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Are Female Athletes at a Higher Risk for Knee Injuries?

knee-injury_soccer

Injured. Sidelined. Off the starting roster. Words an athlete hopes to never hear during their career. A knee injury especially can be devastating for athletes at all levels. One of the most common knee injuries are anterior cruciate ligament (ACL) injuries, which account for 50% or more of all knee injuries regardless of gender.[1] Knee injuries are also among the most expensive of sports injuries due to often requiring surgeries and rehabilitation.[2] While ACL injuries occur more frequently in men’s sports, female athletes tend to be more vulnerable.

There is a challenge in pinpointing exactly what makes a female athlete more vulnerable to ACL injuries compared to their male counterparts so we turned to our research “Her Life Depends On It III” to learn more. Playing surface plays a factor, according to NCAA research, which looked into players injuries on artificial turf versus grass surfaces. This was a big contention during the FIFA Women’s World Cup in 2015 when players fought playing on artificial turf due to the higher likelihood of injury.

The NCAA’s data also analyzed injuries per sport and showed that “three of the four sports with the highest rates of ACL injuries [are] women’s sports (gymnastics, basketball, and soccer)” with the fourth sport being spring football.[3] Through further studies, we see that gender differences in the incidence of ACL injuries do not occur until after the onset of puberty.[4] While the highest numbers of ACL injuries occur in men’s sports, “females have higher rates of ACL injuries than males when exposed to the same sport.”[5]

Research also shows that the majority of female ACL tears are non-contact and are due to the force applied to the knee at the time of injury due to the athlete’s movements.[6] Many of these ACL injuries happen when the athlete plants, cuts or lands.[7] The high occurrence of non-contact ACL injuries points “to features of the athlete’s movements and not the circumstances of the sport” as the primary cause of injury. With this knowledge, the possibility of prevention through training is possible.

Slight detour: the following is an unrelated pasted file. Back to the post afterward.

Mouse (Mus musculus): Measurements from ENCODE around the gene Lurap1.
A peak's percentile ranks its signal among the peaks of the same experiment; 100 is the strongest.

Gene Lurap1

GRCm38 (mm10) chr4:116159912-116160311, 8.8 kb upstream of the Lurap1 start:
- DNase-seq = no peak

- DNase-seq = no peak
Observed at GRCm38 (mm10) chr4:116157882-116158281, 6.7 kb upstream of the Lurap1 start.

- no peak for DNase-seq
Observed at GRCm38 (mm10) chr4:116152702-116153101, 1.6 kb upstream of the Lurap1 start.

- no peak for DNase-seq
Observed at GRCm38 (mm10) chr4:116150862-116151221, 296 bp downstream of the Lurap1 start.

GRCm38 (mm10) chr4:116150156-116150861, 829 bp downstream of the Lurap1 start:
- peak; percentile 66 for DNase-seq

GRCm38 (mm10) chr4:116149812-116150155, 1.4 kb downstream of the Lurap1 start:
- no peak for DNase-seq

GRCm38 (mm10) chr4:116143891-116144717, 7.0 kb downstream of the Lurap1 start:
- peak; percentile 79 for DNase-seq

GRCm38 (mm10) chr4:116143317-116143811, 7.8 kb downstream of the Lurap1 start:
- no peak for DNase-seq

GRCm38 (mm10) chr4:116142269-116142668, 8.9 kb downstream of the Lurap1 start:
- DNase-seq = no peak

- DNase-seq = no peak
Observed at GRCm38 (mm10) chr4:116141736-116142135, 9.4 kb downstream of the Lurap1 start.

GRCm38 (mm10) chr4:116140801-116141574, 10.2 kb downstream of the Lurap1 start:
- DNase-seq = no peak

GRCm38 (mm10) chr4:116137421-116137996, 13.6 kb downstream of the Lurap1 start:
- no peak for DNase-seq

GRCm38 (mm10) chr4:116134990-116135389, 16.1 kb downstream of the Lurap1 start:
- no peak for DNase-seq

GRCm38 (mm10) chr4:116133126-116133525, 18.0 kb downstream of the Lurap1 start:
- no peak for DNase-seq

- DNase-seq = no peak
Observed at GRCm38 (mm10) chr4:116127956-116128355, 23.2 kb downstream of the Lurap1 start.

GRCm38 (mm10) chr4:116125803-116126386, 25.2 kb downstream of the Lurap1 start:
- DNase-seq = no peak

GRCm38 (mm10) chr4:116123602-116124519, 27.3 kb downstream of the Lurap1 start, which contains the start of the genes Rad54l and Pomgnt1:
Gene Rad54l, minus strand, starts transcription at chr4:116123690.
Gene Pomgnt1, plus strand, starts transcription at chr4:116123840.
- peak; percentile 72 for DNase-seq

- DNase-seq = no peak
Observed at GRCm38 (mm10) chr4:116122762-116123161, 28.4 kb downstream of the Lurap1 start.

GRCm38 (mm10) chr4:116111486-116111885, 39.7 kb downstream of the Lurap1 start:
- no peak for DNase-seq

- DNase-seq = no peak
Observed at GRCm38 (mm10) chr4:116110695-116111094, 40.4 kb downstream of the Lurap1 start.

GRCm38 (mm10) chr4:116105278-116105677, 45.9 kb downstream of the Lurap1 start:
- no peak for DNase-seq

A lot of research has been done to look into why females are at a greater risk than males for sustaining a non-contact ACL injury. Through studies it appears that females perform “riskier neuromuscular patterns more often than men when doing similar sporting moves.”[8] While this is unfortunate, this area also offers the greatest potential for modification through training.

While more research is needed to dive deeper into the landing techniques and neuromuscular recruitment patterns employed by female athletes, there are certain external risk factors that can be taken note of early on to prevent injury. One risk factor is the type of shoe one chooses and how it

interacts with the playing surface, keeping in mind weather changes.[9] Another factor to note is those who have sustained an ACL injury are as a significantly higher risk of sustaining another.[10]

Injury prevention must start early, particularly around athletes adolescent years as the emergence of gender differences in joint laxity and neuromuscular control appear.[11] Coaches, team and club officials and parents must be aware of the importance of interventions to reduce injuries so that they may publicize the necessity of complying with safety-based training programs.

We all want to encourage our girls and boys to play sports and stay active but it is always important to stay safe and prevent injury where possible. A knee injury is a devastating event that can sideline an athlete for months or even permanently. Make sure you know the risks and inform your players, children or friends.

All statistics and information in this article have been obtained from our research brief, Female Athletes and Knee Injuries, sourced from the Women’s Sports Foundation study, “Her Life Depends On It III.” Read the briefs and full report here.


*Staurowsky, E. J., DeSousa, M. J., Miller, K. E., Sabo, D., Shakib, S., Theberge, N., Veliz, P., Weaver, A., & Williams, N. (2015). Her Life Depends On It III: Sport, Physical Activity, and the Health and Well-Being of American Girls and Women. East Meadow, NY: Women’s Sports Foundation.

 

Footnotes:

[1] (Joseph et al., 2013)

[2] (Joseph et al., 2013)

[3] (Hootman et al., 2007)

[4] (Hewett, Myer, Ford, Paterno & Quatman, 2012)

[5] (Moses, Orchard & Orchard, 2012)

[6] (Shultz, 2008; Arendt, 2007)

[7] (Giugliano & Solomon, 2007)

[8] (Arendt, 2007; McLean, 2008)

[9] (Smith et al., 2012, part 2)

[10] (Shultz et al., 2012; Smith et al., 2012, part 2)

[11] (Hewett et al., 2012)